Binocular vision impairments affect at least 12 out every 100 children.
Having 20/20 vision does not necessarily mean you have perfect vision. 20/20 vision only indicates the sharpness or clarity of vision at a distance. Other important vision skills, including peripheral awareness or side vision, eye coordination, depth perception, focusing ability and color vision, contribute to your overall visual ability.
Some people can see well at a distance but are unable to bring nearer objects into focus. This condition can be caused by hyperopia (farsightedness) or presbyopia (loss of focusing ability). Others can see items that are close but cannot see those far away. This condition may be caused by myopia (nearsightedness).
A comprehensive eye examination by a doctor of optometry can diagnose what is affecting your ability to see well. In most cases, your optometrist can prescribe glasses, contact lenses or a vision therapy program that will help improve your vision. If the reduced vision is due to an eye disease, you may be prescribed ocular medication or another treatment.
Early detection and treatment is vital.
Consult the Parent's Checklist below and look for early signs of vision impairments such as Amblyopia, Lazy Eye, Strabismus or Double Vision, strabismus (esotropia, esophoria, exotropia, "wandering-eye", "crossed-eyes", wall eyes", alternating esotropia, intermittent exotropia, exophora), double vision, poor visual coordination, convergence insufficiency, accommodation problems (i.e., accommodative esotropia) and more.
A Parent's Checklist
Look for these signs and symptoms
If you check off several items on the following checklist, consider taking your child for a thorough vision examination that includes the testing of the following visual skills:
You observe the following behavior in your child:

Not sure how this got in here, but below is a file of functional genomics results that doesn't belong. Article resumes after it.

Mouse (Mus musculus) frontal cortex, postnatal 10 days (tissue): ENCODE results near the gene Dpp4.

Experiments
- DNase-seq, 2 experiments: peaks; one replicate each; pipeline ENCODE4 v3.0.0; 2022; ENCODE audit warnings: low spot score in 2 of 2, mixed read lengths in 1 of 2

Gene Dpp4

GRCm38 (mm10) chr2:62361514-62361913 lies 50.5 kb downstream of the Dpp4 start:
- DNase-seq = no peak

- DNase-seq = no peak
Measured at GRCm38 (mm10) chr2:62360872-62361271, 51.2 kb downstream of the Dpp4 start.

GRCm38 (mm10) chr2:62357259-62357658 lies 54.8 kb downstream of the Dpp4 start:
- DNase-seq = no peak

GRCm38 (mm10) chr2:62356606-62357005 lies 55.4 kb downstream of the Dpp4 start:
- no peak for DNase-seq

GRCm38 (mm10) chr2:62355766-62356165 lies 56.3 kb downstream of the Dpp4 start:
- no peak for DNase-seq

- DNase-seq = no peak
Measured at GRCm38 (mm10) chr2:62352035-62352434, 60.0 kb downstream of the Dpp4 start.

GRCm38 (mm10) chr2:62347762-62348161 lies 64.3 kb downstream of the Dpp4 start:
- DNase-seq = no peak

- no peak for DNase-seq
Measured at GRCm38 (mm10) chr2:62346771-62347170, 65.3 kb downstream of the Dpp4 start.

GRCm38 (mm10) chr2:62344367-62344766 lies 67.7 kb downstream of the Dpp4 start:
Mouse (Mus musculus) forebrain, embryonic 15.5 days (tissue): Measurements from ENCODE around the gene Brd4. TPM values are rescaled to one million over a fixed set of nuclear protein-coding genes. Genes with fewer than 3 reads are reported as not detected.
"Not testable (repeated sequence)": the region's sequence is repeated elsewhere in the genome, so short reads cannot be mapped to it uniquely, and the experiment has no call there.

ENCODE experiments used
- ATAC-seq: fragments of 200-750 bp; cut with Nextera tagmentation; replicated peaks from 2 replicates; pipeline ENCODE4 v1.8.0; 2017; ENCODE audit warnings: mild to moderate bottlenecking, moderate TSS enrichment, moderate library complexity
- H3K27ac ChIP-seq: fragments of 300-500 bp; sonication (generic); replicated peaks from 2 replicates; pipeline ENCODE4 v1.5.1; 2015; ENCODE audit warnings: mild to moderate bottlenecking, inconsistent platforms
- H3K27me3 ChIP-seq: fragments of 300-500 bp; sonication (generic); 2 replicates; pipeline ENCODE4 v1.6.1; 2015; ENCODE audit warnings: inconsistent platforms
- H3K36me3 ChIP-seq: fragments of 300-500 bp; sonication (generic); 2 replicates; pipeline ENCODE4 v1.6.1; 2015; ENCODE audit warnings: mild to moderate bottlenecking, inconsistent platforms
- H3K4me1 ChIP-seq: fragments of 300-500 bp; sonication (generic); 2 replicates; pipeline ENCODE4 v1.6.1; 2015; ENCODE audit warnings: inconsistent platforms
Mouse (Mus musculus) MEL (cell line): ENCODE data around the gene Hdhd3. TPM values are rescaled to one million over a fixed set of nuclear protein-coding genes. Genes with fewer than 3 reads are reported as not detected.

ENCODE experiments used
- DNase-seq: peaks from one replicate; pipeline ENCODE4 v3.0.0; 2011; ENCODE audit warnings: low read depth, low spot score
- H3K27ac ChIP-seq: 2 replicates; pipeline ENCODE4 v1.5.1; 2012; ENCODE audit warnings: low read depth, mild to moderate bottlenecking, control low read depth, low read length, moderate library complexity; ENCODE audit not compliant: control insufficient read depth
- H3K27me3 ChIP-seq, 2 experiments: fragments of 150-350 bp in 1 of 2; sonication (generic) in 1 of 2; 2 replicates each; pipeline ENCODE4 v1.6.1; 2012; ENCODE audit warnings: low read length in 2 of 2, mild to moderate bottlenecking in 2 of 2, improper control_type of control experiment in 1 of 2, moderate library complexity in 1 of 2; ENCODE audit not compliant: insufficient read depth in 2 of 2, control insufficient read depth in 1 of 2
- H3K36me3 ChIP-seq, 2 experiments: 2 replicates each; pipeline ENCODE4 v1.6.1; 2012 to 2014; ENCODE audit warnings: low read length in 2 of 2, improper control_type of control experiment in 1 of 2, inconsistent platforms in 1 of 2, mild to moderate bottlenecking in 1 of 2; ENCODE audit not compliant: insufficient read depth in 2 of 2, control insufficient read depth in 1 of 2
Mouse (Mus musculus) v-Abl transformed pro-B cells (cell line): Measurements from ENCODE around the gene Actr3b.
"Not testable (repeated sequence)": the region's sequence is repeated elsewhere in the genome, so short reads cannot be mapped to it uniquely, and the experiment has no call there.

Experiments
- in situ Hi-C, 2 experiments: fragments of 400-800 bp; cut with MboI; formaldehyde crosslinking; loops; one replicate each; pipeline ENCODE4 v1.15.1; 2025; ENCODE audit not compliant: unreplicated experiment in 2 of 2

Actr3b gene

- one eye drifts or aims in a different direction than the other (look carefully -- this can be subtle). This is significant even if it only occurs when the child is tired or stressed.
- turns or tilts head while reading or during other visual activities
- head is frequently tilted to one side or one shoulder is noticeably higher
- squinting or closing of one eye
- excessive blinking or squinting
- poor visual/motor coordination skills (often called, "hand-eye coordination")
- problems judging distances while moving in space, frequently bumps into things or drops things
- becomes easily confused when in motion
- frequently loses things
While reading or doing close work your child:
- holds the reading material or object too close
- closes one eye or covers eye with hand
- twists or tilts head toward book or object so as to favor one eye
- uses finger or ruler to read
- frequently loses place and/or skips or repeats lines
- fatigues easily and/or becomes drowsy
- rubs eyes during or after periods of the reading or close work
- reports that words move on page or run together
- has a tendency to knock things over on a desk or table
- exhibits avoidance behaviors
Child demonstrates or reports:
- headaches or eyestrain
- nausea or dizziness
- motion sickness or car sickness
- DOUBLE VISION!
Say no more. If your child reports seeing double, please take your child for a binocular vision evaluation immediately. Please remember that your child would probably not know that double vision is abnormal and it is unlikely that he or she would bring up the subject.
Catch Visual Problems Early!
Early detection of visual problems greatly increases the chances of successful rehabilitation. Children should be examined by an eye doctor during infancy and preschool years to detect potential problems with binocular vision. This is particularly important if any member of the family has had amblyopia or strabismus. Testing of binocular teaming skills should be a part of every child's comprehensive eye examination.
A second opinion is warranted when your eye doctor:
- diagnoses amblyopia or strabismus, but offers only "lazy eye" or eye muscle surgery and/or patching -- no mention is made of non-surgical options, such as Vision Therapy
- recommends surgery only for cosmetic purposes (to make the eye appear straight to others) and does not believe that your child can develop binocular vision
- tells you that it is too late for either surgery and/or patching and that your child can not develop binocular vision.